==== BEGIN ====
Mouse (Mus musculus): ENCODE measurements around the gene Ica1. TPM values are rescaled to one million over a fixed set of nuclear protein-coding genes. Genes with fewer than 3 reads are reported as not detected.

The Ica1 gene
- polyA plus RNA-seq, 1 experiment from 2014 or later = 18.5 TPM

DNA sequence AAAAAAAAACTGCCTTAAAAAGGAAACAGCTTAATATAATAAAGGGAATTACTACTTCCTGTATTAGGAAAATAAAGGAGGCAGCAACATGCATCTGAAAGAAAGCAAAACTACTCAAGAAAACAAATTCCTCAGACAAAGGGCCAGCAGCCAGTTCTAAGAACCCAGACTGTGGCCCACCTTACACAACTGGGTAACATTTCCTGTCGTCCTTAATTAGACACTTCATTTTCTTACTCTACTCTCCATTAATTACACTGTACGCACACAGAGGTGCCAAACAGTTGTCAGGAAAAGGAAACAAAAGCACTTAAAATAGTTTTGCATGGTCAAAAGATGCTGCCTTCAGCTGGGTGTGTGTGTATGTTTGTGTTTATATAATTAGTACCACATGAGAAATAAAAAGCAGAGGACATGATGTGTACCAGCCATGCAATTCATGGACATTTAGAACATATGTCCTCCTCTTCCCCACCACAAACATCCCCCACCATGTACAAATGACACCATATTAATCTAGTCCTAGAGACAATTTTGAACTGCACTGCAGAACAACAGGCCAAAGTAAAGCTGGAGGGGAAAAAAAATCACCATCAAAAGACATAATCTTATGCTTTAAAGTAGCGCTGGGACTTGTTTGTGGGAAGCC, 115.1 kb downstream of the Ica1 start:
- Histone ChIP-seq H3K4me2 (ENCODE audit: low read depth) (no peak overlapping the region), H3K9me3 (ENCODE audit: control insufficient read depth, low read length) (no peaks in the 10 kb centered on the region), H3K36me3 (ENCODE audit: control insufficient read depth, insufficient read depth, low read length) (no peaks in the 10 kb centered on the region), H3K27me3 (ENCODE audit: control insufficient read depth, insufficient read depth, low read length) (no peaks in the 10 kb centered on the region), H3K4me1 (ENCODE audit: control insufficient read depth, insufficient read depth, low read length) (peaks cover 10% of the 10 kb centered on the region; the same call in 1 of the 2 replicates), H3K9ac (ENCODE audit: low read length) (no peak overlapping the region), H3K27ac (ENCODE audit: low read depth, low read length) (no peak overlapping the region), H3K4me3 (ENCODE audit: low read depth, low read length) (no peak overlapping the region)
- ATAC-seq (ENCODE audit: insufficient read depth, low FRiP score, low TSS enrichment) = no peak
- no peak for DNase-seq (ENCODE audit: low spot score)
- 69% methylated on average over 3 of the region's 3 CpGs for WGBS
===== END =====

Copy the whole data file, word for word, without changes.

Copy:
Mouse (Mus musculus): ENCODE measurements around the gene Ica1. TPM values are rescaled to one million over a fixed set of nuclear protein-coding genes. Genes with fewer than 3 reads are reported as not detected.

The Ica1 gene
- polyA plus RNA-seq, 1 experiment from 2014 or later = 18.5 TPM

DNA sequence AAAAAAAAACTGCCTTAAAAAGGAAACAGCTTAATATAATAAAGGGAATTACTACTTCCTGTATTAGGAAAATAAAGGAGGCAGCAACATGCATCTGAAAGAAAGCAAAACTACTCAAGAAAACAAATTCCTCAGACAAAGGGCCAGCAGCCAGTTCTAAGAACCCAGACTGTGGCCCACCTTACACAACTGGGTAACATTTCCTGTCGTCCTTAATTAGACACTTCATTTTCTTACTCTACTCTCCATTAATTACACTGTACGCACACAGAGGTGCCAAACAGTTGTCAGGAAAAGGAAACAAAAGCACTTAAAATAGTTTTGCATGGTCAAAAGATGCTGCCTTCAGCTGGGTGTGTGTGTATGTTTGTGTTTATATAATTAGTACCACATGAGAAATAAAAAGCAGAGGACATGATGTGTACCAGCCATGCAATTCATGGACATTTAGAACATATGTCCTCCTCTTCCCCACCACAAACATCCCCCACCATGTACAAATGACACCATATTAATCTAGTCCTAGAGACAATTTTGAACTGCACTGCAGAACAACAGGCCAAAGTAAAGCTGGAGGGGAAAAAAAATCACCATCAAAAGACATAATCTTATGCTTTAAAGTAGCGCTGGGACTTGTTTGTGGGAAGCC, 115.1 kb downstream of the Ica1 start:
- Histone ChIP-seq H3K4me2 (ENCODE audit: low read depth) (no peak overlapping the region), H3K9me3 (ENCODE audit: control insufficient read depth, low read length) (no peaks in the 10 kb centered on the region), H3K36me3 (ENCODE audit: control insufficient read depth, insufficient read depth, low read length) (no peaks in the 10 kb centered on the region), H3K27me3 (ENCODE audit: control insufficient read depth, insufficient read depth, low read length) (no peaks in the 10 kb centered on the region), H3K4me1 (ENCODE audit: control insufficient read depth, insufficient read depth, low read length) (peaks cover 10% of the 10 kb centered on the region; the same call in 1 of the 2 replicates), H3K9ac (ENCODE audit: low read length) (no peak overlapping the region), H3K27ac (ENCODE audit: low read depth, low read length) (no peak overlapping the region), H3K4me3 (ENCODE audit: low read depth, low read length) (no peak overlapping the region)
- ATAC-seq (ENCODE audit: insufficient read depth, low FRiP score, low TSS enrichment) = no peak
- no peak for DNase-seq (ENCODE audit: low spot score)
- 69% methylated on average over 3 of the region's 3 CpGs for WGBS